Pancreatic surgery offers some of the most challenging procedures in general surgery. The pancreas gland is located deep in the abdomen (the retro-peritoneum) and is surrounded by many vital and delicate anatomical structures. Surgery of the pancreas is mostly done for one of the following three indications:
Blunt abdominal trauma can lead to a fracture of the pancreas. In order to avoid a leak of pancreatic secretions, Dr Cooper will remove the body and tail of the pancreas and tie the ruptured pancreatic duct, through a procedure called distal pancreatectomy. The surgeon may perform this procedure in a manner that preserves the closely associated spleen.
In acute pancreatitis necrotic (dead) parts of the pancreas can become infected. In order to remove the infection, a 'debridement' (removal of all dead pancreatic tissue) is performed. Dr Cooper may remove the dead tissues of the pancreas from the front in an open surgical procedure or from the back in a minimally invasive manner. In chronic pancreatitis, Dr Cooper may use pancreas surgery to treat the symptom of chronic pain. Surgical procedures employed here, aim to resect the head of the pancreas and relieve pressure in the pancreatic duct or both.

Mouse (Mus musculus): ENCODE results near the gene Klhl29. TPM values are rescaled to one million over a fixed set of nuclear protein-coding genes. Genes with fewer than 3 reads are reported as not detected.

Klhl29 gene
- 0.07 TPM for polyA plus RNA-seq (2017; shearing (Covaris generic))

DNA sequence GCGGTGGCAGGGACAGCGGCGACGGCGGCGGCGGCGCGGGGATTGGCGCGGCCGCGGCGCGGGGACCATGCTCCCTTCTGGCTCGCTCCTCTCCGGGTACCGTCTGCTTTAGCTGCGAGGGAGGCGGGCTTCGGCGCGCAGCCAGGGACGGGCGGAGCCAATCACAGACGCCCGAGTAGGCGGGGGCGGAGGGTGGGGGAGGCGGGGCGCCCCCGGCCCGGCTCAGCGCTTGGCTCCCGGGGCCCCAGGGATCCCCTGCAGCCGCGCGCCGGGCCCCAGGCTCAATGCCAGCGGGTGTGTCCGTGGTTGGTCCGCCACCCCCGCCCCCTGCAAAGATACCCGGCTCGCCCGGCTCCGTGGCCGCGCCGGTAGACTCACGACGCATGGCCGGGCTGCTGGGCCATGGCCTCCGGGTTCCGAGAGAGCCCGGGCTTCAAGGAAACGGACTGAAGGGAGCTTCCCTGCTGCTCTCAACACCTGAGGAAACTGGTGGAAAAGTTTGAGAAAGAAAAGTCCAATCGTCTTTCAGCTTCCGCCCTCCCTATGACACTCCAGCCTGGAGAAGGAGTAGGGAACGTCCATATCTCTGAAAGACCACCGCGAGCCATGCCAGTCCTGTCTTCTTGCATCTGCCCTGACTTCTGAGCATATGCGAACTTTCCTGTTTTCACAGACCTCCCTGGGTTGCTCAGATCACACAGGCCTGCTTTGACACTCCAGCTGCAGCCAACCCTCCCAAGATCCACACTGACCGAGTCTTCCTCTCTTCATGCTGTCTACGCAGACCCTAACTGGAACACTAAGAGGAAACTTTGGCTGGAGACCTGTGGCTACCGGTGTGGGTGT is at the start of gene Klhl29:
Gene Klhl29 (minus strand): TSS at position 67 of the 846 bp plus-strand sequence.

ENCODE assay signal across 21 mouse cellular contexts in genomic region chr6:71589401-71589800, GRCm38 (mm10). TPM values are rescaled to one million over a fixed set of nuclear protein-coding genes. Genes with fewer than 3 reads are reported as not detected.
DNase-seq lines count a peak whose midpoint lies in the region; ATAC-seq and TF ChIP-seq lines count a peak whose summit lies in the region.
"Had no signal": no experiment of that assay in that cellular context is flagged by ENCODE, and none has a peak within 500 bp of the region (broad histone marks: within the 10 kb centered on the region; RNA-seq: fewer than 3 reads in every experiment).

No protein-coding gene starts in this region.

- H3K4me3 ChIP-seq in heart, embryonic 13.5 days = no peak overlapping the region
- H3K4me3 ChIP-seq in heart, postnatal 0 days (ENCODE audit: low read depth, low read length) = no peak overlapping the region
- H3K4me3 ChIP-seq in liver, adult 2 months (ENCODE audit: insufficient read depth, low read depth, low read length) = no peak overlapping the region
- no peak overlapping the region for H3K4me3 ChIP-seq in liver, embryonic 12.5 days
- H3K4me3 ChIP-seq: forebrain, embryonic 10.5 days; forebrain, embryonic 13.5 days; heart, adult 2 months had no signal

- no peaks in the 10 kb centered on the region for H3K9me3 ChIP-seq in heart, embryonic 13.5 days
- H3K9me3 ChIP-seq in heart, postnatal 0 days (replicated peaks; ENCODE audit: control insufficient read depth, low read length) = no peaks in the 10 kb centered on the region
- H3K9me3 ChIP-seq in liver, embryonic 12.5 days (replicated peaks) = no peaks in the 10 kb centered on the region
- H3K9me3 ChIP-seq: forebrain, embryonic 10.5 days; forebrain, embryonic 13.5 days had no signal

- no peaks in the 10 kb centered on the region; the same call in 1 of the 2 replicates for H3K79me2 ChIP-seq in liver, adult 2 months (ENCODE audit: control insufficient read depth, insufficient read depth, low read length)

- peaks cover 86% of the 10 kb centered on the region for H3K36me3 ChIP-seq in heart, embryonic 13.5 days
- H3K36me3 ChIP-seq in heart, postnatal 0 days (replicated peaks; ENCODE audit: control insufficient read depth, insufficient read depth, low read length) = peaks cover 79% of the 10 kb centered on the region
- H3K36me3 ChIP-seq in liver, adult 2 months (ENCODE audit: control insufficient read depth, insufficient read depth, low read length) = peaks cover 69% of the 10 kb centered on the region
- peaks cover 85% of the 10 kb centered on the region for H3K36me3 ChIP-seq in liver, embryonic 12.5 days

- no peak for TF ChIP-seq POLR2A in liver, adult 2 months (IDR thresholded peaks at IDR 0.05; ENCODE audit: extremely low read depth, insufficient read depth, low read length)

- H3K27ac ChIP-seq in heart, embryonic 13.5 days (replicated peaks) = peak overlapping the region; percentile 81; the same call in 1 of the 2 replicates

- Tumours of the pancreas:
Tumours of the pancreas are fortunately quite rare. They can be cystic or solid, benign or malignant and situated in the head, body or tail of the pancreas. They can also be hormonally active, i.e. secrete insulin, glucagon, etc. Tumours in the tail of the pancreas are usually treated with a distal pancreatectomy with splenectomy, whereas tumours in the head of the pancreas are treated with a 'Whipple' procedure. The Whipple procedure involves Dr Cooper removing the head of the pancreas, gallbladder, bile duct, duodenum, 1st 10cm of the small bowel and potentially the distal 1/3 of the stomach. Continuity is then restored by joining the small bowel to the pancreas, remaining bile duct and stomach.